You may be all too familiar with commercials featuring folksy celebrities explaining how reverse mortgages sound "too good to be true," but there isn't a catch this time. You can have the best of both worlds: You can stay in your home and get cash for the equity you have built up. What's more, you never have to pay back the loan.
A reverse mortgage is a home loan available only to those 62 years of age and older. Unlike typical loans, no monthly repayment of these loans is required. Senior citizens can tap into the equity they have built up in their homes. Payment of the loan is deferred until they die, transfer ownership of their home, fail to pay taxes or insurance, fail to keep the home in good repair or move out.
According to a report prepared by the Consumer Financial Protection Bureau for Congress in June of 2012, there are a number of issues with reverse mortgages. Few of these problems are referenced in the rosy picture painted by those who sell these products. However, for some seniors, it may be an appropriate option that will permit them to remain in their homes and access funds needed to pay their living expenses in retirement.
If you are considering a reverse mortgage, there are other options that will permit you to gain access to the equity in your home. These options may (or may not) be preferable to a reverse mortgage.
1. Refinance your home. Refinancing your home does not come without costs. According to Bankrate's 2012 closing costs survey, the national average for closing costs on a $200,000 loan was $3,754. Nevertheless, if you plan on staying in your home for a meaningful period of time, refinancing can be an appealing option. Assuming interest rates are favorable, your monthly payment will be less, which will free up some cash. In addition, your home will remain an asset for you and your heirs, which is not the case when you take out a reverse mortgage.
2. Take out a home equity loan or line of credit. A home equity loan will give you a lump-sum payment that you will have to pay back in fixed monthly installments over a stated period of time. Most home equity loans bear a fixed rate of interest. A home equity line of credit gives you the right to borrow money up to a stated limit. The interest on a home equity line of credit typically fluctuates with the prime rate.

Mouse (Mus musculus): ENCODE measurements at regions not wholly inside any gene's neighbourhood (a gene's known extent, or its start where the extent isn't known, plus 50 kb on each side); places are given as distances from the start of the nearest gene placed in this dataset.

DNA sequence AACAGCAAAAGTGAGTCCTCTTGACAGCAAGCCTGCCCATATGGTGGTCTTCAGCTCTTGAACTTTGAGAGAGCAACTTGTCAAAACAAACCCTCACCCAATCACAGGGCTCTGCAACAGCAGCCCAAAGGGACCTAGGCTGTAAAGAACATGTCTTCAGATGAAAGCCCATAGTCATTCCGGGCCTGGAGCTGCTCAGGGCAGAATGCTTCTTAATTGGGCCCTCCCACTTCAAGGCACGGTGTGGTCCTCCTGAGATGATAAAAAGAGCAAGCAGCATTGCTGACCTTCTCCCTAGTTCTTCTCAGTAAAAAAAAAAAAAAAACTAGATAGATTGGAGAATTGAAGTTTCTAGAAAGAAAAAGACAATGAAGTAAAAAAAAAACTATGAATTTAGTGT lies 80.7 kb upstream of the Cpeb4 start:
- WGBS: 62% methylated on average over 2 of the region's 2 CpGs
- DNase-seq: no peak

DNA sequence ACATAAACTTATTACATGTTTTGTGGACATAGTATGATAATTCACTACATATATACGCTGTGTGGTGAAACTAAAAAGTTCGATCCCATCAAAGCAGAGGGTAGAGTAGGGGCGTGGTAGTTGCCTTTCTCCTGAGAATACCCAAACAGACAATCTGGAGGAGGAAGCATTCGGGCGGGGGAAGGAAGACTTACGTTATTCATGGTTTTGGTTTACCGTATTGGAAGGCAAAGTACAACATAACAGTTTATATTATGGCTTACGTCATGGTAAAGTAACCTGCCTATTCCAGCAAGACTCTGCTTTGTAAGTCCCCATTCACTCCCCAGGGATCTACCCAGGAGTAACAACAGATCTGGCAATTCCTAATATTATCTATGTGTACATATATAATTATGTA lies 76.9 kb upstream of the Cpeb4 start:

Whether a home equity loan or a home equity line of credit is right for you depends on a number of factors, including whether or not you need a lump-sum payment immediately or are concerned about having cash available on an as-needed basis. Remember that with a home equity loan, you are paying interest on the entire amount of the loan, whether or not you are using the proceeds. With a home equity line of credit, you only pay interest on the amount you borrow.
Typically, a home equity loan or line of credit features low fees. Home equity loans and home equity lines of credit are easier and less expensive to obtain than a reverse mortgage. Both preserve your home as an asset for you and your heirs. However, be aware that failure to make repayments as required (including interest) may put your home at risk of foreclosure.
The Federal Reserve Board published a useful guide for those considering home equity loans or a line of credit.
3. Sell your home to a third party. Obviously, this option does not permit you to stay in your home, but it will give you access to the equity you have built up. If your home is too big for your current needs, or if you are facing significant repair costs or high taxes, consider selling and renting an apartment or purchasing a lower-cost home or condominium.
4. Sell your home to your children. First, there some caveats. Mixing business with family is fraught with peril. If you decide to sell your home to your children, you should execute the same carefully prepared agreements you would have in a sale to an unaffiliated third party. You and your children (or child) should each retain experienced real estate attorneys.
Steve McLinden, who writes Bankrate's Real Estate Adviser column, outlines a number of ways to execute a transfer of title to your children, saying that one of the easiest approaches is to finance the sale, permitting your child to make monthly payments directly to you instead of going through a third-party lender. Assuming it is financially feasible for everyone concerned, and consistent with the value of your home, you can structure the monthly payments based on your need for income.
The agreement should provide that the title transfers back to you in the event of a default. If none of these options is viable, consider obtaining a loan against your whole or universal life policy. You could also take a distribution from your 401(k) plan (which you can do without penalty if you are 591/2 or older) or borrow from your 401(k) plan, assuming loans are permitted by your company plan. Loans from 401(k) plans are subject to borrowing limits, repayment requirements and other restrictions.
Of course, you also have the option of delaying retirement, or going back to work full or part-time if you are already retired. All of these options should be fully explored when you are considering a reverse mortgage.
Dan Solin is the director of investor advocacy for the BAM Alliance and a wealth advisor with Buckingham Asset Management. He is a New York Times best-selling author of the Smartest series of books. His latest book, "The Smartest Sales Book You'll Ever Read," has just been published.